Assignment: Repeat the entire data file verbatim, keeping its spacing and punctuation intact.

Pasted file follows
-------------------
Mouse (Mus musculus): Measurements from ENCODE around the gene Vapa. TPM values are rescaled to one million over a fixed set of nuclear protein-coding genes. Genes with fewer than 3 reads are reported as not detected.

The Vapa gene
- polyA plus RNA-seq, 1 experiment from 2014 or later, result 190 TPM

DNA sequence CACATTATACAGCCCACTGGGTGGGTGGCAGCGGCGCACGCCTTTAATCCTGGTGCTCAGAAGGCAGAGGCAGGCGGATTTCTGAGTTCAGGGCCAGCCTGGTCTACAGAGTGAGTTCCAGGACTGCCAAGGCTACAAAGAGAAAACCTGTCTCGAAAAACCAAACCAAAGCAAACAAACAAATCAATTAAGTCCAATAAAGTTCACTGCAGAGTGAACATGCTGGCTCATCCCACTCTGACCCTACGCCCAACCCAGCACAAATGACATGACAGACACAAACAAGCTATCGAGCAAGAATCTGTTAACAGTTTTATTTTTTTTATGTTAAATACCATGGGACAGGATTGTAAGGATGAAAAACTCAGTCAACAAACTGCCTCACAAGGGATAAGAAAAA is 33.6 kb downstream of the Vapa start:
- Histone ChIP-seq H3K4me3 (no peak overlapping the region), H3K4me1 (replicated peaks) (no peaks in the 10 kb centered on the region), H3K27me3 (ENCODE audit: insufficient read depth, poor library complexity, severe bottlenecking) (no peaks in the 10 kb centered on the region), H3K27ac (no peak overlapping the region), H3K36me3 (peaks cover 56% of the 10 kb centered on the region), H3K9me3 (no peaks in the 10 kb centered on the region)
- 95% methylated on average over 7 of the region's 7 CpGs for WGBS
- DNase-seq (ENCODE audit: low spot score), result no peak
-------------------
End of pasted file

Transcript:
Mouse (Mus musculus): Measurements from ENCODE around the gene Vapa. TPM values are rescaled to one million over a fixed set of nuclear protein-coding genes. Genes with fewer than 3 reads are reported as not detected.

The Vapa gene
- polyA plus RNA-seq, 1 experiment from 2014 or later, result 190 TPM

DNA sequence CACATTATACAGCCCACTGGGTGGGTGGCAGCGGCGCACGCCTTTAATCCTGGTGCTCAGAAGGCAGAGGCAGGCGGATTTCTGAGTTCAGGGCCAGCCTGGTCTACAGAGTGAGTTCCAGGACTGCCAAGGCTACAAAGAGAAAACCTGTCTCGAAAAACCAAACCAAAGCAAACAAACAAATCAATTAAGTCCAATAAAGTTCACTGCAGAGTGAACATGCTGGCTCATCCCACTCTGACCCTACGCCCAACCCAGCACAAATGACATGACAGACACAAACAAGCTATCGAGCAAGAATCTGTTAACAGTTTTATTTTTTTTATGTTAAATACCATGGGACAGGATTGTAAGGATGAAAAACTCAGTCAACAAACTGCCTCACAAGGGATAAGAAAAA is 33.6 kb downstream of the Vapa start:
- Histone ChIP-seq H3K4me3 (no peak overlapping the region), H3K4me1 (replicated peaks) (no peaks in the 10 kb centered on the region), H3K27me3 (ENCODE audit: insufficient read depth, poor library complexity, severe bottlenecking) (no peaks in the 10 kb centered on the region), H3K27ac (no peak overlapping the region), H3K36me3 (peaks cover 56% of the 10 kb centered on the region), H3K9me3 (no peaks in the 10 kb centered on the region)
- 95% methylated on average over 7 of the region's 7 CpGs for WGBS
- DNase-seq (ENCODE audit: low spot score), result no peak